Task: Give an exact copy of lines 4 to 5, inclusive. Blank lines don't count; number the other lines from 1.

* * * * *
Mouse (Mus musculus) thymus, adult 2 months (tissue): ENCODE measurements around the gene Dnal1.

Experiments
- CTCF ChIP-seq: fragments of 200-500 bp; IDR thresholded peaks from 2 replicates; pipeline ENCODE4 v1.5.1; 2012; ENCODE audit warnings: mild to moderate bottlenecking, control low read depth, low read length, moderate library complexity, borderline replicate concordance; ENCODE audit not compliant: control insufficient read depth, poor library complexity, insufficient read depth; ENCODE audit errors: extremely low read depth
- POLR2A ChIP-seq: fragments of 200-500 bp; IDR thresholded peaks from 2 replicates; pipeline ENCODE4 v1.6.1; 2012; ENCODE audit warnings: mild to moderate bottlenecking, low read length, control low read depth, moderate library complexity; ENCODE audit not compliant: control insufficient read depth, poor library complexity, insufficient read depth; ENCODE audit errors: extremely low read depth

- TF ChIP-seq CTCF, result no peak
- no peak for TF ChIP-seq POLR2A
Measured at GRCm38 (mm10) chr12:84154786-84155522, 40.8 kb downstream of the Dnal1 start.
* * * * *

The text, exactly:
- POLR2A ChIP-seq: fragments of 200-500 bp; IDR thresholded peaks from 2 replicates; pipeline ENCODE4 v1.6.1; 2012; ENCODE audit warnings: mild to moderate bottlenecking, low read length, control low read depth, moderate library complexity; ENCODE audit not compliant: control insufficient read depth, poor library complexity, insufficient read depth; ENCODE audit errors: extremely low read depth

- TF ChIP-seq CTCF, result no peak